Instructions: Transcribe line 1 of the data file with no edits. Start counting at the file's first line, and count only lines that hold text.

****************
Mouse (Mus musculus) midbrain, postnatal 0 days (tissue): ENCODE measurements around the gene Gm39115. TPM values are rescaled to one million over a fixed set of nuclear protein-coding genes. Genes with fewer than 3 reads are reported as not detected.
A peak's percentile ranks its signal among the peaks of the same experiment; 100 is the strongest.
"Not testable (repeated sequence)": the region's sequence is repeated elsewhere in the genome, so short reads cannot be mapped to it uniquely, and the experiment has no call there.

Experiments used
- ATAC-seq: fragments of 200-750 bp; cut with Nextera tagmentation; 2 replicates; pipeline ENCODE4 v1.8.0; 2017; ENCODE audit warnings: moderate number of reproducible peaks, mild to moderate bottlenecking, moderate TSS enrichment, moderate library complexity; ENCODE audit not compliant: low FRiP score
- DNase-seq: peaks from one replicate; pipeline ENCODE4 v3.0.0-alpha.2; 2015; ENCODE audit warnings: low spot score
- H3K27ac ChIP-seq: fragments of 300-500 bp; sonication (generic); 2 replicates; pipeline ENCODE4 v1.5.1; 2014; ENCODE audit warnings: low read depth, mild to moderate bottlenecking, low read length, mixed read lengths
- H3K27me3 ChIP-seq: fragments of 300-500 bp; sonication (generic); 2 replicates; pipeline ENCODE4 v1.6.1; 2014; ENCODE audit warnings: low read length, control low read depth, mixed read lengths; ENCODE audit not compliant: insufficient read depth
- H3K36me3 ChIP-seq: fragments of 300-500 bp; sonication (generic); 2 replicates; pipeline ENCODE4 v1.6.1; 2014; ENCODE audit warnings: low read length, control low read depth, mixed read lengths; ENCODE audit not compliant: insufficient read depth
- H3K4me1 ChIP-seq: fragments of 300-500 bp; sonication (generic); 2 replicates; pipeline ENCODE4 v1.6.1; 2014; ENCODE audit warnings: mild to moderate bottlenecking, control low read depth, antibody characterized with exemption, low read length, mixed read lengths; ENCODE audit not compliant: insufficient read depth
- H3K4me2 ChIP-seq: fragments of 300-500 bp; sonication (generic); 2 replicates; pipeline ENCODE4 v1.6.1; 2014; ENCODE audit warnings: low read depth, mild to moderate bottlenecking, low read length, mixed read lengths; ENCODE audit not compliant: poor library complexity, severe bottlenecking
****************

Mouse (Mus musculus) midbrain, postnatal 0 days (tissue): ENCODE measurements around the gene Gm39115. TPM values are rescaled to one million over a fixed set of nuclear protein-coding genes. Genes with fewer than 3 reads are reported as not detected.